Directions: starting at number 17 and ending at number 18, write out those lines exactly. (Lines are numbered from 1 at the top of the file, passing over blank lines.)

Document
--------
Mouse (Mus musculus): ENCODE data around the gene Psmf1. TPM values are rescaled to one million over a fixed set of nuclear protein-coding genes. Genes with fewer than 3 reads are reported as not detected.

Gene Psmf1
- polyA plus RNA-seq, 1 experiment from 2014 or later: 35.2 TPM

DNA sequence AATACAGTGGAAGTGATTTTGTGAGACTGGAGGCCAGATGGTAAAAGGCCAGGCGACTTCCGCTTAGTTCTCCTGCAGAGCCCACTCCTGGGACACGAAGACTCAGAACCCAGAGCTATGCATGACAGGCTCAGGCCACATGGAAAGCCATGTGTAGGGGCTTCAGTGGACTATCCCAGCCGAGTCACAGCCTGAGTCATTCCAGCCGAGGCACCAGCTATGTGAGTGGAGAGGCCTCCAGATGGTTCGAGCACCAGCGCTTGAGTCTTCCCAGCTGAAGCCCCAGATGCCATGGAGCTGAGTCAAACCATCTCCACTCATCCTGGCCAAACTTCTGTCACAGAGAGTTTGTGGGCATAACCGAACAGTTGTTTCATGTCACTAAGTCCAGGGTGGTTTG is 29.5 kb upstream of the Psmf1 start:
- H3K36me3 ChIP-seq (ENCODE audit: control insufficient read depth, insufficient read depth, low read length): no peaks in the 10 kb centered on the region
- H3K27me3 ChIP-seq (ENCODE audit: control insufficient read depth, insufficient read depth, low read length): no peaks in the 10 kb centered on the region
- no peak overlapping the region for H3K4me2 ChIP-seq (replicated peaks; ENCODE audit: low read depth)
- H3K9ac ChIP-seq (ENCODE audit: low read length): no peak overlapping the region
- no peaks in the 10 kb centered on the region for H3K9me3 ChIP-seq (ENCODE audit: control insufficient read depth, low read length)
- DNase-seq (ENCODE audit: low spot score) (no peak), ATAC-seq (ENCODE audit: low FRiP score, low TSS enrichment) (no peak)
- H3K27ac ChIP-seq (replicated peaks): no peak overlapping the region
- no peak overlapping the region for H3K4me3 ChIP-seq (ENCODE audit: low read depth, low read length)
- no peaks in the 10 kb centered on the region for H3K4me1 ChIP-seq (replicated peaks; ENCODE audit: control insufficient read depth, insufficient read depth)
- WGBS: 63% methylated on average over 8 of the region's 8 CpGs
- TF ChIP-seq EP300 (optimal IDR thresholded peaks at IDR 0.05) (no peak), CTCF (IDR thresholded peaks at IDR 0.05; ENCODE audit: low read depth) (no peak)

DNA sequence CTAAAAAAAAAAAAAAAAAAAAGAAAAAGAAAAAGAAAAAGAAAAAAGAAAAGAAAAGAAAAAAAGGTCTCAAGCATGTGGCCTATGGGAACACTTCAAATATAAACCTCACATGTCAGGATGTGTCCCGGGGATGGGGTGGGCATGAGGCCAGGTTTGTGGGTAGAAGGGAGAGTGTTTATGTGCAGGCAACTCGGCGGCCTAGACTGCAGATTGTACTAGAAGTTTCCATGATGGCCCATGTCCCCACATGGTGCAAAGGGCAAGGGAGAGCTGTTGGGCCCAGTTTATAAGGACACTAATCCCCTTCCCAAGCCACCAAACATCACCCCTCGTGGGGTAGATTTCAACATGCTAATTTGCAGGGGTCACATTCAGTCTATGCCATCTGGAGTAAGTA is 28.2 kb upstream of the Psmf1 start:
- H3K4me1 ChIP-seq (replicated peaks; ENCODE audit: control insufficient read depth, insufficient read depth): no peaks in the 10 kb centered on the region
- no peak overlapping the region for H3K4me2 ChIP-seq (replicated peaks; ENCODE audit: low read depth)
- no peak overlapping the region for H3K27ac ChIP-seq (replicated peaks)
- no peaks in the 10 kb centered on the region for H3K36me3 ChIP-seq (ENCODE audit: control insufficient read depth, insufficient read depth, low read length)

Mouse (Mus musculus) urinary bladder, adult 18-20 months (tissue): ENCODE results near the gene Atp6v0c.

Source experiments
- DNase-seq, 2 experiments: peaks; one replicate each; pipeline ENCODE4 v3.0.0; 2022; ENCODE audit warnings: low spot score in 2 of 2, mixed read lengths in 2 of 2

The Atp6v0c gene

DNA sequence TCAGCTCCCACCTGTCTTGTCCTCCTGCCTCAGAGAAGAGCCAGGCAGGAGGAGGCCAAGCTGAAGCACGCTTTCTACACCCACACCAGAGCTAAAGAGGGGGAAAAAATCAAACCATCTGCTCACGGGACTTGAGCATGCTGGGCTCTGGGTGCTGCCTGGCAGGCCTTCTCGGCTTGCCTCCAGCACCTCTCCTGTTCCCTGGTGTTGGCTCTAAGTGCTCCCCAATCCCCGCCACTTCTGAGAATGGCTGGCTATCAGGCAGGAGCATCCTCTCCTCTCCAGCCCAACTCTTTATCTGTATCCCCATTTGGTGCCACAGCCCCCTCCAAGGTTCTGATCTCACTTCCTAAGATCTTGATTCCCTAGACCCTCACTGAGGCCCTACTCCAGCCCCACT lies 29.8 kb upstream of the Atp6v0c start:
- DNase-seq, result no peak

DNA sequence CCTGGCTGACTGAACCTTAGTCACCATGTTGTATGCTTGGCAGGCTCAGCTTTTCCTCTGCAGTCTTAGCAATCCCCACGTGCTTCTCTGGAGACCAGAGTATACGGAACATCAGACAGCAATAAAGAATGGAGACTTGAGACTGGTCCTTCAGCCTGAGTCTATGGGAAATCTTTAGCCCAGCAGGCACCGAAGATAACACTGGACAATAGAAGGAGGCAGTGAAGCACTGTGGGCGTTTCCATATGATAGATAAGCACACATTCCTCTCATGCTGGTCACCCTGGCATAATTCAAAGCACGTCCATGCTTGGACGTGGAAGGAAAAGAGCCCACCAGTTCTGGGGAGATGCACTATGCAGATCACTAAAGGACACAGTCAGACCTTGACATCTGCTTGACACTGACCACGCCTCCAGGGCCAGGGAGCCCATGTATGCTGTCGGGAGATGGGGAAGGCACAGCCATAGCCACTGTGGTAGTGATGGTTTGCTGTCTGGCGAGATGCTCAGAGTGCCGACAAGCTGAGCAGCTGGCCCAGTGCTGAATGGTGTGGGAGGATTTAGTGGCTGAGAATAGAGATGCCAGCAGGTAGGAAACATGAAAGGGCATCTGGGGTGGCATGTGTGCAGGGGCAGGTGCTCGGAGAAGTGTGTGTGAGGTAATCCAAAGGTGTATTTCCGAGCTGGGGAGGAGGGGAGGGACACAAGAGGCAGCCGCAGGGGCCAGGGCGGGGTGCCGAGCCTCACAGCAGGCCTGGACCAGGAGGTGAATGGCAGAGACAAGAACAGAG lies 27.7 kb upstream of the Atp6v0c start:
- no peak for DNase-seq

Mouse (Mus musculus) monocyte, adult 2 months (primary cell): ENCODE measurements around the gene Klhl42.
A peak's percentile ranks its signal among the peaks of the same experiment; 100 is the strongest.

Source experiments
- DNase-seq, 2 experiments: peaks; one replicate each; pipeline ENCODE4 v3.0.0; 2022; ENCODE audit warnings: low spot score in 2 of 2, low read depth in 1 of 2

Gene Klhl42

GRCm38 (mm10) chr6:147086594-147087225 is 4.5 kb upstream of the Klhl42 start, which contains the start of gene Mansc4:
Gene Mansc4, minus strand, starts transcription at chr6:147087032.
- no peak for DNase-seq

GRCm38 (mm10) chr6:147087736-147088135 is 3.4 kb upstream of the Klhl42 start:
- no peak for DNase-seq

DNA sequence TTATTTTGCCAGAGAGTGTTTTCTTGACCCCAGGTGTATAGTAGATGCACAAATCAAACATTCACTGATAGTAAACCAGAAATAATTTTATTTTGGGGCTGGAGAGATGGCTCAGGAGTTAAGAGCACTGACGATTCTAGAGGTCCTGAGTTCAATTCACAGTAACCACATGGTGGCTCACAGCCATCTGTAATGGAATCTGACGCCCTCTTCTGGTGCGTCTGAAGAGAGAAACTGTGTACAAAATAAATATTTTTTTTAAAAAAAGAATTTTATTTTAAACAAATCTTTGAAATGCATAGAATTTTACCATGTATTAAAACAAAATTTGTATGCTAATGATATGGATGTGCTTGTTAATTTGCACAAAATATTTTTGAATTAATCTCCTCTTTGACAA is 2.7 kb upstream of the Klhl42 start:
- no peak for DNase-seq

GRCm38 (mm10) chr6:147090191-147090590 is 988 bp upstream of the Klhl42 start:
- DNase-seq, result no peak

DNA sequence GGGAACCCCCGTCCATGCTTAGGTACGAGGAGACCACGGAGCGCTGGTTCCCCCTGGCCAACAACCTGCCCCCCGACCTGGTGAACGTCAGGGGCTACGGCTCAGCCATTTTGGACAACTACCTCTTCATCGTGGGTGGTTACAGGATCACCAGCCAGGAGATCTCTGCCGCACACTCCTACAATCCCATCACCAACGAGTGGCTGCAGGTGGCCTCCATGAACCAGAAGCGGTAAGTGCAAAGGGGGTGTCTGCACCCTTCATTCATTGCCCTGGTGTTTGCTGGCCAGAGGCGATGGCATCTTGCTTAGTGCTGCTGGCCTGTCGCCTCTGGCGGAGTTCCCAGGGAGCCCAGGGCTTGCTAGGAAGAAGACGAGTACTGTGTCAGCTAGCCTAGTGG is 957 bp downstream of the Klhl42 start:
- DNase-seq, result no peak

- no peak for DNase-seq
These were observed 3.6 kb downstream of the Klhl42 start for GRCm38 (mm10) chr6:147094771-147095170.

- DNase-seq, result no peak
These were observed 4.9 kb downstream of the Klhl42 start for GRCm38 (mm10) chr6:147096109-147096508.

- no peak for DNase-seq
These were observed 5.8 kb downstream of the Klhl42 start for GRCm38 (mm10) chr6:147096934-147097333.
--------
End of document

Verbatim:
- H3K4me1 ChIP-seq (replicated peaks; ENCODE audit: control insufficient read depth, insufficient read depth): no peaks in the 10 kb centered on the region
- no peak overlapping the region for H3K4me2 ChIP-seq (replicated peaks; ENCODE audit: low read depth)